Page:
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Journalist Morgan Kerr shouldn't be surprised that ex-fianc? Adam Quinn wants nothing to do with her. Two years ago the rugged mercenary ran out on her, believing she'd betrayed him. But with her best friend murdered and her own father threatening to cart her away to a loony bin, she needs Quinn's help and forgiveness. Never mind that she never stopped loving him.
Reluctantly, Quinn is in. He knows Morgan's not crazy. With old feelings reigniting like wildfire, their ...
Journalist Morgan Kerr shouldn't be surprised that ex-fiancé Adam Quinn wants nothing to do with her. Two years ago the rugged mercenary ran out on her, believing she'd betrayed him. But with her best friend murdered and her own father threatening to cart her away to a loony bin, she needs Quinn's help and forgiveness. Never mind that she never stopped loving him.
Reluctantly, Quinn is in. He knows Morgan's not crazy. With old feelings reigniting like wildfire, their investigation turns fiercely passionate. Quinn tries to convince himself it's nothing more than lust. But when a killer takes Morgan hostage, he realizes it is something more a second chance with the woman he's always loved.
"I don't like being summoned." Quinn leaned against the wide door frame and directed a withering look at the silver-haired man behind the desk.
"I don't like summoning you. And I certainly don't like needing your help." Edward Kerr's features grew pained, as if the admission caused him physical torture.
Intrigued, Quinn stepped into the spacious office, his black boots barely making a sound as he crossed the pristine parquet floor toward Kerr. A lone visitor's chair sat in front of the forbidding mahogany desk but he made no move to sit down. He didn't plan to stay long. In fact, he wasn't entirely sure why he showed up here to begin with. Two years ago he'd vowed never to lay eyes on this man—or his daughter—again. Why he'd broken that vow still eluded him.
He examined the older man's face, saw the worry flickering in Kerr's dark blue eyes, and his intrigue deepened. Revealing his weaknesses was not in Edward Kerr's character. His entire career could be credited to his ruthless nature, his ability to remain poised and controlled in any situation. Which raised the question—what was causing Kerr's obvious anxiety?
Or perhaps he should be asking whom.
"Morgan is in trouble," Kerr said, getting right to the point.
Something that resembled concern tugged at Quinn's gut.
He managed to paste on a mask of indifference and said, "So?"
"That's your response? So?" Disbelief washed across the older man's face. "This doesn't worry you?"
"Worry suggests I actually give a damn about Morgan's well-being." He offered a cool smile. "I don't."
Quinn crossed his arms over his chest. "Is this the reason you called me, to inform me that your daughter is in trouble? If so, you've wasted both our time."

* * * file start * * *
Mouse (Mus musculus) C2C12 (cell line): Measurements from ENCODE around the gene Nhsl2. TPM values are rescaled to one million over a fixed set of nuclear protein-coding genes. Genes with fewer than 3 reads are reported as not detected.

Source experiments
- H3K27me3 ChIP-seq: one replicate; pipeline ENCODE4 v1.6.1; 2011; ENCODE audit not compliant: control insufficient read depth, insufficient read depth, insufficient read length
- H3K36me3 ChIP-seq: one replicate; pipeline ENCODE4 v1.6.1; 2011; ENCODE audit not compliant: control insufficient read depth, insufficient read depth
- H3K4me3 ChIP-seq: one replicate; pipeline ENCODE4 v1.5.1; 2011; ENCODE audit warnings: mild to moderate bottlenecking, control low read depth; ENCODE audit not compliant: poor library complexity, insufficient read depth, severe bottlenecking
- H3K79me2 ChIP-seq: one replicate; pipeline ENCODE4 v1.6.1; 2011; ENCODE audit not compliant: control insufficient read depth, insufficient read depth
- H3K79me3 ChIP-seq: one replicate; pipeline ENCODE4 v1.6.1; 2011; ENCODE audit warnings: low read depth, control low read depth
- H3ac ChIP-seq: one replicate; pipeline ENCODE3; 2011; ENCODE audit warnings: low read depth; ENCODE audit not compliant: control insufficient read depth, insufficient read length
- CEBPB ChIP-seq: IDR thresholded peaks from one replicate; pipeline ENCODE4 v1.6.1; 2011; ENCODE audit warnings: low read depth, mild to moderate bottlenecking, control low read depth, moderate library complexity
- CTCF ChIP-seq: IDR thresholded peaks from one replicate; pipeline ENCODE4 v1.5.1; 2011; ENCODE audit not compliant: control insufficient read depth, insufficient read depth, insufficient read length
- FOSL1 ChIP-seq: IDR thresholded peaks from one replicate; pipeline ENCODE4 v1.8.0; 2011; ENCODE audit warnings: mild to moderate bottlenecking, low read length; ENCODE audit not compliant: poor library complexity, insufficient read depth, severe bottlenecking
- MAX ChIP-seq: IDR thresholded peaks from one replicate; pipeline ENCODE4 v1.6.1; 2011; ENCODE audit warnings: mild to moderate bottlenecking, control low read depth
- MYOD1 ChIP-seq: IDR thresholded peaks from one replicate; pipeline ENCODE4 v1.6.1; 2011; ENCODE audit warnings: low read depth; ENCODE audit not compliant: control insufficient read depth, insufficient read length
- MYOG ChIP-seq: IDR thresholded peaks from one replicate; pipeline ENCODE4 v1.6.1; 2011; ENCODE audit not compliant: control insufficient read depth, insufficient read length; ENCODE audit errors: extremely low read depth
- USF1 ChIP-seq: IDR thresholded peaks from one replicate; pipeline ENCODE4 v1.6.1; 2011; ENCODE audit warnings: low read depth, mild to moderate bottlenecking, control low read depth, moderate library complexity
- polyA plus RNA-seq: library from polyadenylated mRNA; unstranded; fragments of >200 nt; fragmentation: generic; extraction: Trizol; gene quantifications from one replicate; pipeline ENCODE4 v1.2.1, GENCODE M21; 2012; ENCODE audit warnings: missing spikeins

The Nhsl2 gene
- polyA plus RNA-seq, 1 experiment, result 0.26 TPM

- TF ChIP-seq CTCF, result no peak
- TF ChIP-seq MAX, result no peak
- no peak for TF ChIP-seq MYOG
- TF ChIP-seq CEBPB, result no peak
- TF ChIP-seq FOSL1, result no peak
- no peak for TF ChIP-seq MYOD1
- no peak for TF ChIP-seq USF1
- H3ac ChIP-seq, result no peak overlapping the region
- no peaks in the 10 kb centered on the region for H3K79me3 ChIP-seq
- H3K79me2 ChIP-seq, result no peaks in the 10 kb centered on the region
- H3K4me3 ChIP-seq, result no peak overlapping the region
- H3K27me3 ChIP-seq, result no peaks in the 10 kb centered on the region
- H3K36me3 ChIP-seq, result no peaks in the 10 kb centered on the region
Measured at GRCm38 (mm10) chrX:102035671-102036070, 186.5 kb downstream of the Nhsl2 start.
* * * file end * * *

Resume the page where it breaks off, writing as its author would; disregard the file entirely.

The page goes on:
A pleading note entered Kerr's gravelly voice. "I need you to help her."
He shook his head in irritation before taking two steps back toward the door. "Good night, Edward."
"Goddamn it, Quinn! She's in danger!"
Another step to the door. Don't look back, a little voice warned. He's playing you. They're both playing you.
"She's missing, Quinn."
A flicker of alarm. Ignore it, keep walking.
Almost at the doorway. One more step and he'd be out of here. Free of Edward Kerr. Free of Morgan. Free of the tornado of memories that assaulted him the moment he'd heard her name.
"She tried to kill herself last week."
That last revelation made him freeze. Before he could stop it, the image of Morgan's gorgeous face swept into the forefront of his brain. Her wavy blond hair, always haphazardly falling onto her regal forehead. Those perceptive blue eyes that tilted upward just enough to make her look exotic. The stubborn slant of her chin, the delicate earlobes she refused to pierce. Then he heard her voice in his head, her sassy no-nonsense tone, spoken in a throaty pitch that made her sound as if she walked around with a perpetual cold.
And he remembered her fire, her determination, her will.
Slowly, he turned to face the father of the woman he'd once desperately loved.
"Bull," he said flatly. "She would never try to take her own life."
"I'm telling the truth." Kerr's eyes became shuttered, but there was genuine conviction in his voice.
Then again, Kerr had always been a convincing liar. He'd manipulated the press for years, making them fall hook, line and sinker for his my-poor-mentally-ill-daughter spiel.
But Morgan wasn't crazy. Never had been. In fact, she was the strongest woman Quinn had ever met. She valued herself—her life—too damn much to throw it all away by by what? He was even afraid to ask.
"She drove her car off a bridge," Kerr elaborated as if reading his mind.
His head jerked up. "Pardon me ?" Once again he found himself meeting the other man's expressionless eyes.
"I know, it sounded unbelievable to me when the police called after they'd pulled her car out of the river. Apparently she was intoxicated. There are half a dozen witnesses who confirm she had several drinks before leaving the pub and getting into her car. Her brother was there, too. He said she was quite upset."
"Upset about what?"
"Layla Simms's body was discovered last week."
Quinn immediately recognized the name. Layla Simms was the young woman who'd gone missing nearly a decade ago, Morgan's best friend from high school.
"Where was the body found?" Quinn asked.
"Autumn." The older man sighed. "That poor family. I'd heard Wendy and Mort Simms never gave up hope that their daughter was alive. This must have been quite a shock for them."